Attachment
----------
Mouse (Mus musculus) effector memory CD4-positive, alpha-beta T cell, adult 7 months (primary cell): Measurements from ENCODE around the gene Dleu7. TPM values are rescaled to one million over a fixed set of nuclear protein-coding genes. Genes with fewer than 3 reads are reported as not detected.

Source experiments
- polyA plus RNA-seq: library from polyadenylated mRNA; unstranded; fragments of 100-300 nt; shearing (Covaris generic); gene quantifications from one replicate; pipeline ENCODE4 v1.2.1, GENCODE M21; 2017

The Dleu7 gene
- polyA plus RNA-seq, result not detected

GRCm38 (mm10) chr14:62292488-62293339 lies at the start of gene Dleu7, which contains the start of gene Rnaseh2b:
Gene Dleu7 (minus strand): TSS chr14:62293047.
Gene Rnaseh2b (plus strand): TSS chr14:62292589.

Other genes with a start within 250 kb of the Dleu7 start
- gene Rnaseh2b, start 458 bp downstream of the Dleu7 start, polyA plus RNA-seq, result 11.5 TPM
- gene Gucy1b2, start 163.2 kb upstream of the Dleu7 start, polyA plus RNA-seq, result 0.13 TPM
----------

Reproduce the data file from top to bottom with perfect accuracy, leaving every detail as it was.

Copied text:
Mouse (Mus musculus) effector memory CD4-positive, alpha-beta T cell, adult 7 months (primary cell): Measurements from ENCODE around the gene Dleu7. TPM values are rescaled to one million over a fixed set of nuclear protein-coding genes. Genes with fewer than 3 reads are reported as not detected.

Source experiments
- polyA plus RNA-seq: library from polyadenylated mRNA; unstranded; fragments of 100-300 nt; shearing (Covaris generic); gene quantifications from one replicate; pipeline ENCODE4 v1.2.1, GENCODE M21; 2017

The Dleu7 gene
- polyA plus RNA-seq, result not detected

GRCm38 (mm10) chr14:62292488-62293339 lies at the start of gene Dleu7, which contains the start of gene Rnaseh2b:
Gene Dleu7 (minus strand): TSS chr14:62293047.
Gene Rnaseh2b (plus strand): TSS chr14:62292589.

Other genes with a start within 250 kb of the Dleu7 start
- gene Rnaseh2b, start 458 bp downstream of the Dleu7 start, polyA plus RNA-seq, result 11.5 TPM
- gene Gucy1b2, start 163.2 kb upstream of the Dleu7 start, polyA plus RNA-seq, result 0.13 TPM